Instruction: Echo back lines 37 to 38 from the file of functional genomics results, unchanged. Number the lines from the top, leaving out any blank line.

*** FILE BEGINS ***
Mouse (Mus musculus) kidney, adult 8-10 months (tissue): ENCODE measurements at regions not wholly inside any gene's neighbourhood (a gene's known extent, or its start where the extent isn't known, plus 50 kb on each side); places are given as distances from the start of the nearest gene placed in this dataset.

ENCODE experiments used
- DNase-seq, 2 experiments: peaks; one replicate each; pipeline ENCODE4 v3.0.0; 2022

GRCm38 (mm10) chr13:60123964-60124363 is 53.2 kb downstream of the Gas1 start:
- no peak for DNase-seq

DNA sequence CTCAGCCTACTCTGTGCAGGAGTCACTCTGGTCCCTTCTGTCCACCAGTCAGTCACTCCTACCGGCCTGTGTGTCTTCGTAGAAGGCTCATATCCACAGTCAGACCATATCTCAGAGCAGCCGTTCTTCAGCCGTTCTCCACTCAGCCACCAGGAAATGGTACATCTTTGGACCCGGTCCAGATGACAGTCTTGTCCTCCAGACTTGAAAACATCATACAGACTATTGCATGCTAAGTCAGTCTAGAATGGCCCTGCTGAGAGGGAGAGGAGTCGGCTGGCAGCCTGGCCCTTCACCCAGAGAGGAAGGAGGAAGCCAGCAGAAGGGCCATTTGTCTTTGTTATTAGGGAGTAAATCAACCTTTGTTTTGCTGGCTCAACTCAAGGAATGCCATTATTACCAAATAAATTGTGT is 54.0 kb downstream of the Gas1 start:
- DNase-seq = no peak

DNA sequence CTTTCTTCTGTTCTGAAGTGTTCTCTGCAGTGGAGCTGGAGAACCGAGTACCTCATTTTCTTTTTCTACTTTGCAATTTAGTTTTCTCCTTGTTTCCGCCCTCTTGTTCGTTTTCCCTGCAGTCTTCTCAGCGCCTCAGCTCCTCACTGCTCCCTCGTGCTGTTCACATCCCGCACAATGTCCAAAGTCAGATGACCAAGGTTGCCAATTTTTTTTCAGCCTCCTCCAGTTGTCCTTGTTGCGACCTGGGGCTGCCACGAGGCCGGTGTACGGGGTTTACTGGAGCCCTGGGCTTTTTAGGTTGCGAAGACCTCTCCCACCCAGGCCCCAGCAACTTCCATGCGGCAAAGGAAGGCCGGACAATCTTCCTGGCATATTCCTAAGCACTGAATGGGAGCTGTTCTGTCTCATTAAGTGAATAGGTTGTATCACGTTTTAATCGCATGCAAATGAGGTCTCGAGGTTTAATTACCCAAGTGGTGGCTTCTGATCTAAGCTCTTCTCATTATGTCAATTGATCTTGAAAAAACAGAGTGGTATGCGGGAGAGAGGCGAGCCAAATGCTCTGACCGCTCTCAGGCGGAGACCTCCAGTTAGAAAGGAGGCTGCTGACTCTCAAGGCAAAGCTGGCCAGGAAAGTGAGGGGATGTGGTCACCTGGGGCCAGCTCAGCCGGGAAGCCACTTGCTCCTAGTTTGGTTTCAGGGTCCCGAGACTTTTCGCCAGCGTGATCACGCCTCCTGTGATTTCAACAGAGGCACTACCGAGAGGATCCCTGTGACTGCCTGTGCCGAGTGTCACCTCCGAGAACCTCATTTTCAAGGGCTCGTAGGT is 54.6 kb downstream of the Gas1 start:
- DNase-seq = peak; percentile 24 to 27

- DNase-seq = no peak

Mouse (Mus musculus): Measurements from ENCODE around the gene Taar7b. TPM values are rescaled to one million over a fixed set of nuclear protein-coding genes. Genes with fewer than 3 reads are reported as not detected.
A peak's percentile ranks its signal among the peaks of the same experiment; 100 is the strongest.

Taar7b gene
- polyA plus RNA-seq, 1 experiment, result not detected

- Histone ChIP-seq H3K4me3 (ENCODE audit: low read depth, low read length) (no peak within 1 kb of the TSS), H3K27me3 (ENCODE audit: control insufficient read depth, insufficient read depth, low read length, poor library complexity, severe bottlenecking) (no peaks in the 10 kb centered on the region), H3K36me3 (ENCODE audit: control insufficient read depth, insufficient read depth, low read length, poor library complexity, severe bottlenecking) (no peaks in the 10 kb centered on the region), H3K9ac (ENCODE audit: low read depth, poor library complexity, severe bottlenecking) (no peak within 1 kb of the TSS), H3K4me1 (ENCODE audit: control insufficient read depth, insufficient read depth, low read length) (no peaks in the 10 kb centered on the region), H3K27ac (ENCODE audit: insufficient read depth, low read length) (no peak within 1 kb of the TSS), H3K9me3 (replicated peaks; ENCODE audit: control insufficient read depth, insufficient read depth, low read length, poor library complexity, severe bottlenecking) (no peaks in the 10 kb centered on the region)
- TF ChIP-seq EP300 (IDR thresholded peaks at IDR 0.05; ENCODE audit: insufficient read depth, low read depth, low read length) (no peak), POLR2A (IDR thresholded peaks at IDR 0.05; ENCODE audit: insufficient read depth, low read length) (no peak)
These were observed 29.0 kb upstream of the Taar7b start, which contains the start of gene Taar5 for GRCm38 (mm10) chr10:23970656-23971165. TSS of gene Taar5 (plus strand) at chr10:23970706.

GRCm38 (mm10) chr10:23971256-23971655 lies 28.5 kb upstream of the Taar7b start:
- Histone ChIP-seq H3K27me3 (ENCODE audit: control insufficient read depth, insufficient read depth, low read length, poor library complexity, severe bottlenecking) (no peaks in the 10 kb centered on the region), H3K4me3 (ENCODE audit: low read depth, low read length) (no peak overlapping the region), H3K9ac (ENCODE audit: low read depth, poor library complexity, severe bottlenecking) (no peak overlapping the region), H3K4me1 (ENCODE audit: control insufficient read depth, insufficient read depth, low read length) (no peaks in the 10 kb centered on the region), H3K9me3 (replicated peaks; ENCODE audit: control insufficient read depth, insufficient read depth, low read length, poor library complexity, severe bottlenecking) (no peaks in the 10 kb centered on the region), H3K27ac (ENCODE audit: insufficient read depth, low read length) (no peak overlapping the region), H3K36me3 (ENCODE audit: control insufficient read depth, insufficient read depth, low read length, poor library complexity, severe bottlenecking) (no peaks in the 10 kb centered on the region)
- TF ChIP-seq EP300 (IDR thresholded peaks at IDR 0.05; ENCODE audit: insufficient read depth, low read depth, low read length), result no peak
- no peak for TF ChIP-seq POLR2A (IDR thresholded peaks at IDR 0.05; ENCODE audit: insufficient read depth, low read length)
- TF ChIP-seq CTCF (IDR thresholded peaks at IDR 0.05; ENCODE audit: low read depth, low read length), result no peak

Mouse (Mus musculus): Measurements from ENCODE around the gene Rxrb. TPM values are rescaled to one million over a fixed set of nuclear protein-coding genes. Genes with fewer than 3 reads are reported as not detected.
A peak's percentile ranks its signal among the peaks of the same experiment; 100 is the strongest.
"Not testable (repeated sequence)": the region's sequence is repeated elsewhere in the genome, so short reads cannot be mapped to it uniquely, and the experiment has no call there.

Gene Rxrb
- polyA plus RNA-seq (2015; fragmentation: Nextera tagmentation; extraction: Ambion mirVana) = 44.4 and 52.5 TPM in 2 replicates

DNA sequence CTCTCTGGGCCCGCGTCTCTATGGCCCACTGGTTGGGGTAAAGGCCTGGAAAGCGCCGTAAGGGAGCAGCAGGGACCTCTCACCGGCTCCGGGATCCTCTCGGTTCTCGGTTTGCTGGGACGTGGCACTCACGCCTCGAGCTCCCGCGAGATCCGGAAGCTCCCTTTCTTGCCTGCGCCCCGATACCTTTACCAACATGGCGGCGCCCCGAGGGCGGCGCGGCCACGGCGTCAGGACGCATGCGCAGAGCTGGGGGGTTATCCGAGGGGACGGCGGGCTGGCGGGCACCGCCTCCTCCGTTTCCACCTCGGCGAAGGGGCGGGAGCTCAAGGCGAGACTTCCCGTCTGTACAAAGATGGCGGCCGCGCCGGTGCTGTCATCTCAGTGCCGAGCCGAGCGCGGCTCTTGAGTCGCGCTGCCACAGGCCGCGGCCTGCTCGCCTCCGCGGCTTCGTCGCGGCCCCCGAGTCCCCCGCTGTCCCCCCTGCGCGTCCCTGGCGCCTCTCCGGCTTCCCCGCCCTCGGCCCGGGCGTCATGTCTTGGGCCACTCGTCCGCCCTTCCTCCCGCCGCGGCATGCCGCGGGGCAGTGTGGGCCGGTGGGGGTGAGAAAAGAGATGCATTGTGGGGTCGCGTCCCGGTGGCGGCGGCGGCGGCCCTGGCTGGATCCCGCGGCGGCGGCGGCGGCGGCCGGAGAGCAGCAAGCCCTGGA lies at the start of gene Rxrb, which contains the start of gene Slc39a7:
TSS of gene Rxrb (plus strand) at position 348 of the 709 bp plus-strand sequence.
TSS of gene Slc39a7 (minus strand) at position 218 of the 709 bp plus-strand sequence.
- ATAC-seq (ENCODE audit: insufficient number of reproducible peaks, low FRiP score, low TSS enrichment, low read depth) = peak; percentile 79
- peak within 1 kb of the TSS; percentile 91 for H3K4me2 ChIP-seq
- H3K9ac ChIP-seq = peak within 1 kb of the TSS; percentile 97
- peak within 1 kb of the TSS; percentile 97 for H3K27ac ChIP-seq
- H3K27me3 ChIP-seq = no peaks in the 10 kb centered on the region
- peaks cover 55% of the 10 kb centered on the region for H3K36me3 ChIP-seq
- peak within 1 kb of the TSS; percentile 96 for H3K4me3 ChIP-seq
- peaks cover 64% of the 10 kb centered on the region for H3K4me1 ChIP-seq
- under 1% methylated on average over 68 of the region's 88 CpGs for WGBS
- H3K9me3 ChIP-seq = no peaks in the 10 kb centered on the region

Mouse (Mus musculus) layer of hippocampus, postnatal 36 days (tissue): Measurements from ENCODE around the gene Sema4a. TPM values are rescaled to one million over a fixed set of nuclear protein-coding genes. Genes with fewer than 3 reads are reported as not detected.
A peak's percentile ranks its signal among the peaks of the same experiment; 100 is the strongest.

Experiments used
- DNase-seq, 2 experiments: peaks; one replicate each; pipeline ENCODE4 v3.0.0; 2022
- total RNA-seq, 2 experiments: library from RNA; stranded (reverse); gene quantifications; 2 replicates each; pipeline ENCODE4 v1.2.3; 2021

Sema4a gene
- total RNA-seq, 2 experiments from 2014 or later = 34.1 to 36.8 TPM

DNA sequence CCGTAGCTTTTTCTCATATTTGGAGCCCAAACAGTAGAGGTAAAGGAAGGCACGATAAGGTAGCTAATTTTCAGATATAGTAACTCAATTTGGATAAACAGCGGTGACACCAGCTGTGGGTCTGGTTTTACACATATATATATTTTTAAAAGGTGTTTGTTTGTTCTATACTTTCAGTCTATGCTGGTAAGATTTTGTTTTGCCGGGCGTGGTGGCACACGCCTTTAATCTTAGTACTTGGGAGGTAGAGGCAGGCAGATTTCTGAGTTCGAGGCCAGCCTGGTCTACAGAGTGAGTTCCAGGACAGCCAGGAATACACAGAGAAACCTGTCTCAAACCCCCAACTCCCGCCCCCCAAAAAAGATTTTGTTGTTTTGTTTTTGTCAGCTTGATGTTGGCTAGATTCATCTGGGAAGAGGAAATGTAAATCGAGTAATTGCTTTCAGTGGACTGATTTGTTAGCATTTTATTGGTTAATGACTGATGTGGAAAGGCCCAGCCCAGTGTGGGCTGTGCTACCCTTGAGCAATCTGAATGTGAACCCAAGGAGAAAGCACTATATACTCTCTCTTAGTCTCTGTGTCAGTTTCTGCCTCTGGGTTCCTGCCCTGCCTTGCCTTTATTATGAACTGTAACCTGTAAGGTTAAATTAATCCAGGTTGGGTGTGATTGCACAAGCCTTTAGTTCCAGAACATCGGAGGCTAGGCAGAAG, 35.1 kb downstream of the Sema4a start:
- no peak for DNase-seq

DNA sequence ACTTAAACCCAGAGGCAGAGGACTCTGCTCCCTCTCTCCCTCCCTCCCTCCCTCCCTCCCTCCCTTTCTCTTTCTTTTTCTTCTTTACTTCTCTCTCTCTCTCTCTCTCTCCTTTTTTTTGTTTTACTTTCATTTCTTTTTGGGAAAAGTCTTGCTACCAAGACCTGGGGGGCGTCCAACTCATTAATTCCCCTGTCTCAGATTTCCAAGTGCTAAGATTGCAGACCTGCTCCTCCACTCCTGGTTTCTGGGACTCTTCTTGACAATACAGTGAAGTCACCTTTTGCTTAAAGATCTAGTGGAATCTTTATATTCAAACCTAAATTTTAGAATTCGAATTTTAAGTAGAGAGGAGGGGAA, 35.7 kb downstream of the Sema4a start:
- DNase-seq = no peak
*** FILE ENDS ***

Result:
- peak within 1 kb of the TSS; percentile 96 for H3K4me3 ChIP-seq
- peaks cover 64% of the 10 kb centered on the region for H3K4me1 ChIP-seq